23. Davidson, D. (1982/2001). Rational animals. Reprinted in Subjective, Intersubjective, and Objective (pp. 95–105). Oxford: Oxford University Press.Google Scholar
  24. Eckholm, E. (1985). Kanzi the chimp; a life in science. The New York Time. Available at: https:www.nytimes.com/1985/06/25/science/kanzi-the-chimp-a-life-in-science.html.
  25. Emery, N.J., and N.S. Clayton. 2008. How to build a scrub-jay that reads minds. In Origins of the social minds, ed. S. Itakura and K. Fujita, 65–98. Tokyo: Springer.CrossRefGoogle Scholar
  26. Flavell, J., Green F. & Flavell, E. (1986). Development of knowledge about the appearance-reality distinction. Monographs of the Society for Research in Child Development, 51 (1 serial no. 212).Google Scholar
  27. Flavell, J., F. Green, and E. Flavell. 1993. Children’s understanding of the stream of consciousness. Child Development 64: 387–398.CrossRefGoogle Scholar
  28. Flavell, J., F. Green, and E. Flavell. 1995. Young children’s knowledge about thinking. Monographs of the Society for Research in Child Development 60: 1–95.CrossRefGoogle Scholar
  29. Fodor, J. 1983. Modularity of mind. Cambridge: MIT.Google Scholar
  30. Fodor, J. (1990). Observation reconsidered. Reprinted in A Theory of Content and Other Essays (pp. 231–251). Cambridge, MA: MIT Press.Google Scholar
  31. Fujita, K. 2006. Seeing what is not there: Illusion, completion, and spatiotemporal boundary formation in comparative perspective. In Comparative cognition, ed. E. Wasserman and T. Zentall, 29–52. Oxford: Oxford University Press.Google Scholar
  32. Frege, G. (1918/1977). Thoughts. Reprinted in Logical Investigations (Ed.) P. T. Geach (pp. 1–30). New Haven: Yale University Press.Google Scholar
  33. Gallistel, R. 1990. Organization of learning. Cambridge: MIT.Google Scholar
  34. Gallup, G. 1982. Self-awareness and the emergence of mind in primates. American Journal of Primatology 2: 237–248.CrossRefGoogle Scholar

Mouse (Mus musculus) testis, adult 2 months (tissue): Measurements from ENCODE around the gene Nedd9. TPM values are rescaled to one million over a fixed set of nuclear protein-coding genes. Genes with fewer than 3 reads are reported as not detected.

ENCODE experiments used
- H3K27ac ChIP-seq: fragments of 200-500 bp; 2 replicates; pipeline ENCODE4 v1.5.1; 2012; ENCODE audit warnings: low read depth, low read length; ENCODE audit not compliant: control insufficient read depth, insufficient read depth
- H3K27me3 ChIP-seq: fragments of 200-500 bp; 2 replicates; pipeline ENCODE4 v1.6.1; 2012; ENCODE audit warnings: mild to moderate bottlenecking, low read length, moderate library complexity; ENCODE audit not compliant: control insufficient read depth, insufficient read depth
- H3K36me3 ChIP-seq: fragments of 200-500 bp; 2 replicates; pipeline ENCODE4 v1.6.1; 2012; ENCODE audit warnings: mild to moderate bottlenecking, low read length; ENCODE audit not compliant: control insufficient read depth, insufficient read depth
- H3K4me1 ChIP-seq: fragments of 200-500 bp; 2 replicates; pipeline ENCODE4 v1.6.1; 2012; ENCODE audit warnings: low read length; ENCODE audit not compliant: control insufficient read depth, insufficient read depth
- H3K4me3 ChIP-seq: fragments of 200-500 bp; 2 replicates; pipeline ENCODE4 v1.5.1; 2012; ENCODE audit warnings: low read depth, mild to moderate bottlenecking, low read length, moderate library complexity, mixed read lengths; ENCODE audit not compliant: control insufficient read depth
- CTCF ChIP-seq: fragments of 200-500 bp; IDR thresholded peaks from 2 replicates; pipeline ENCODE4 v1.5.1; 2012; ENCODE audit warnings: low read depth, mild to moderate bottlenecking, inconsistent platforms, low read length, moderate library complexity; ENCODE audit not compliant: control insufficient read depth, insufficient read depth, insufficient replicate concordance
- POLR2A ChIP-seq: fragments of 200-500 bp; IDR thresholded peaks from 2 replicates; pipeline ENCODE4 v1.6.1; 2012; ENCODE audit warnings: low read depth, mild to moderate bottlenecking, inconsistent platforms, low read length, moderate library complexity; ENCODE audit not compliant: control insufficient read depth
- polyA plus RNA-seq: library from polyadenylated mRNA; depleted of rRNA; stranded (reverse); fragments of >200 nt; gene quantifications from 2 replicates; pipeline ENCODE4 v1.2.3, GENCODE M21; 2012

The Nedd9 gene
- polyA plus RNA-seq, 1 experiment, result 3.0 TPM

35. Gergely, G., Z. Nadasdy, G. Csibra, and S. Biro. 1995. Taking the intentional stance at 12 months of age. Cognition 56: 165–193.CrossRefGoogle Scholar
  36. Griffin, D. 1992. Animal minds: Beyond cognition and consciousness. Chicago: University Chicago Press.Google Scholar
  37. Goldman, A. 2006. Simulating minds: The philosophy, psychology, and neuroscience of mindreading. Oxford: Oxford University Press.Google Scholar
  38. Gopnik, A. 2009. The philosophical baby. New York: Farrar, Straus & Giroux.Google Scholar
  39. Gopnik, A., and P. Graf. 1988. Knowing how you know: young children’s ability to identify and remember the sources of their beliefs. Child Development 59: 1366–1371.CrossRefGoogle Scholar
  40. Hala, S., M. Chandler, and A. Frtiz. 1991. Fledgling theories of mind: deception as a marker of three-year-olds’ understanding of false belief. Child Development 62: 83–97.CrossRefGoogle Scholar
  41. Hare, B. 2001. Can competitive paradigms increase the validity of experiments on primate social cognition? Animal Cognition 4: 269–280.CrossRefGoogle Scholar
  42. Hare, B., J. Call, B. Agnetta, and M. Tomasello. 2000. Chimpanzees know what conspecifics do and do not see. Animal Behavior 59: 771–785.CrossRefGoogle Scholar
  43. Hare, B., J. Call, and M. Tomasello. 2001. Do chimpanzees know what conspecifics know? Animal Behaviour 61: 139–151.CrossRefGoogle Scholar
  44. Harman, G. 1978. Studying the chimpanzee’s theory of mind. The Behavioral and Brain Sciences 4: 576–577.CrossRefGoogle Scholar
  45. Heider, F., and M. Simmel. 1944. An experimental study of apparent behavior. The American Journal of Psychology 57: 243–259.CrossRefGoogle Scholar
  46. Heinrich, B. 1995. An experimental investigation of insight in common ravens (Corvus corax). Auk 112: 994–1003.Google Scholar
  47. Heinrich, B., and B. Bugnyar. 2005. Testing problem solving in ravens: string-pulling to reach food. Ethology 111: 962–976.CrossRefGoogle Scholar
  48. Heyes, C. 1998. Theory of mind in nonhuman primates. The Behavioral and Brain Sciences 21: 101–148.Google Scholar
  49. Honderich, T. 1995. The Oxford companion to philosophy. Oxford: Oxford University Press.Google Scholar
  50. Hopkins, W., D. Washburn, and C. Hyatt. 1996. Video-task acquisition in rhesus monkeys (Macaca mulatta) and chimpanzees (Pan troglodytes): a comparative analysis. Primates 37: 197–206.CrossRefGoogle Scholar
  51. Humphrey, N. 1976. The social function of intellect. In Growing points in ethology, ed. P. Bateson and R. Hinde, 303–318. Cambridge: Cambridge University Press.Google Scholar